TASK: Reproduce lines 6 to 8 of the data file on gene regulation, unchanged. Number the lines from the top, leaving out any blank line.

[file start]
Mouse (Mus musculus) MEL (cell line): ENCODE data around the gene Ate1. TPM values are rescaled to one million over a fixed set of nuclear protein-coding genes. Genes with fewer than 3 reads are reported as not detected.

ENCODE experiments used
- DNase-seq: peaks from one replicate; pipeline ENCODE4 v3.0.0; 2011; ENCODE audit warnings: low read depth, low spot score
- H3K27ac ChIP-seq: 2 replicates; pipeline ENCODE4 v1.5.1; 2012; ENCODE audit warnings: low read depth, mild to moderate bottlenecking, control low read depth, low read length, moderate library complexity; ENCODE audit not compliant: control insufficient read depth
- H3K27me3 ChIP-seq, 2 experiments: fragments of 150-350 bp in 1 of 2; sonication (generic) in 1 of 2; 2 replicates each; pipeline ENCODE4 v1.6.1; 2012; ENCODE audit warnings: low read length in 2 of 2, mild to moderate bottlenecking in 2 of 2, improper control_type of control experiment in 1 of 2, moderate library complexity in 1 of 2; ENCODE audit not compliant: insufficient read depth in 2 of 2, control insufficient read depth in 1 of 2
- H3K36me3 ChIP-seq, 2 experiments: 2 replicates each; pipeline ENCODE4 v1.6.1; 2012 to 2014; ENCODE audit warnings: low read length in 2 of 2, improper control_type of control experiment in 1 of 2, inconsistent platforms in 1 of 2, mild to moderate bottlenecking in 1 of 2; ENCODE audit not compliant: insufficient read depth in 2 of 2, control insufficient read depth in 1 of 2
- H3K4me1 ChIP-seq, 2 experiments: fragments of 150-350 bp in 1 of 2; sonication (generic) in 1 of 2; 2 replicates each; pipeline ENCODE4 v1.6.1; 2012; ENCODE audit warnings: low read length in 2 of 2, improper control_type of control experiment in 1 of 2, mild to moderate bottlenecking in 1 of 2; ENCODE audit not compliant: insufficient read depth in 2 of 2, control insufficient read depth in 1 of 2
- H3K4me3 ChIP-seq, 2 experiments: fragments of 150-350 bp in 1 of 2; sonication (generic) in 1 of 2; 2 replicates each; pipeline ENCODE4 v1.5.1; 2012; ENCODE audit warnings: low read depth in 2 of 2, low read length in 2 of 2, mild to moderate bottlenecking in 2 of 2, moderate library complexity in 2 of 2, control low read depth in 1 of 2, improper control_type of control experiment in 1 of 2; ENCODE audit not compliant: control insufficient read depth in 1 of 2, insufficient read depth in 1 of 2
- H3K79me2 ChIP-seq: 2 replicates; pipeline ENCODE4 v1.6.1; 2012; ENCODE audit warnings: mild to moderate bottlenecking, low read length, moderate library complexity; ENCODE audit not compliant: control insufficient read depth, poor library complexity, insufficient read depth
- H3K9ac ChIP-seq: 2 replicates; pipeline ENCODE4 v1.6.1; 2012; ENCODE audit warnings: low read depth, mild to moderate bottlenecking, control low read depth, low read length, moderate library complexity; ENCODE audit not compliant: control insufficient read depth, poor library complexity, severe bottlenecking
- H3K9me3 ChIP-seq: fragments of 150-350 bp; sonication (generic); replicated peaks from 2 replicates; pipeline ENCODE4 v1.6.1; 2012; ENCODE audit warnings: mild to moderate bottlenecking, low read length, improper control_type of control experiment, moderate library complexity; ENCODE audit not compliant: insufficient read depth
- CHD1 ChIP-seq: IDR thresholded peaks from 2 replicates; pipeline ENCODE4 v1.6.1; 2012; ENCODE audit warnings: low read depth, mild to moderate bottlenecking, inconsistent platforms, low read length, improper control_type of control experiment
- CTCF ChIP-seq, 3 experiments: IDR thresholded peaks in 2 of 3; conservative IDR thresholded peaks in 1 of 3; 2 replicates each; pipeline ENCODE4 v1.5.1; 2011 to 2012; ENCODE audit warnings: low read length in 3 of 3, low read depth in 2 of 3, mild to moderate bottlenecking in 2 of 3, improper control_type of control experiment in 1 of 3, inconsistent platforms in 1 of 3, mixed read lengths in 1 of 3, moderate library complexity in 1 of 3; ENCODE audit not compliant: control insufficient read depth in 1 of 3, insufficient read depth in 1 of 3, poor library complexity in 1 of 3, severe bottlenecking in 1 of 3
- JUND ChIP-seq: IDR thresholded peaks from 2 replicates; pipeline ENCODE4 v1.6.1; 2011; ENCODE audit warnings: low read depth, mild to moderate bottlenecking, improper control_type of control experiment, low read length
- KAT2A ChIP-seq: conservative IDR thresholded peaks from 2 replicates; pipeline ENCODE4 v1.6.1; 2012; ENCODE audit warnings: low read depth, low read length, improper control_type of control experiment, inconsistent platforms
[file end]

- H3K36me3 ChIP-seq, 2 experiments: 2 replicates each; pipeline ENCODE4 v1.6.1; 2012 to 2014; ENCODE audit warnings: low read length in 2 of 2, improper control_type of control experiment in 1 of 2, inconsistent platforms in 1 of 2, mild to moderate bottlenecking in 1 of 2; ENCODE audit not compliant: insufficient read depth in 2 of 2, control insufficient read depth in 1 of 2
- H3K4me1 ChIP-seq, 2 experiments: fragments of 150-350 bp in 1 of 2; sonication (generic) in 1 of 2; 2 replicates each; pipeline ENCODE4 v1.6.1; 2012; ENCODE audit warnings: low read length in 2 of 2, improper control_type of control experiment in 1 of 2, mild to moderate bottlenecking in 1 of 2; ENCODE audit not compliant: insufficient read depth in 2 of 2, control insufficient read depth in 1 of 2
- H3K4me3 ChIP-seq, 2 experiments: fragments of 150-350 bp in 1 of 2; sonication (generic) in 1 of 2; 2 replicates each; pipeline ENCODE4 v1.5.1; 2012; ENCODE audit warnings: low read depth in 2 of 2, low read length in 2 of 2, mild to moderate bottlenecking in 2 of 2, moderate library complexity in 2 of 2, control low read depth in 1 of 2, improper control_type of control experiment in 1 of 2; ENCODE audit not compliant: control insufficient read depth in 1 of 2, insufficient read depth in 1 of 2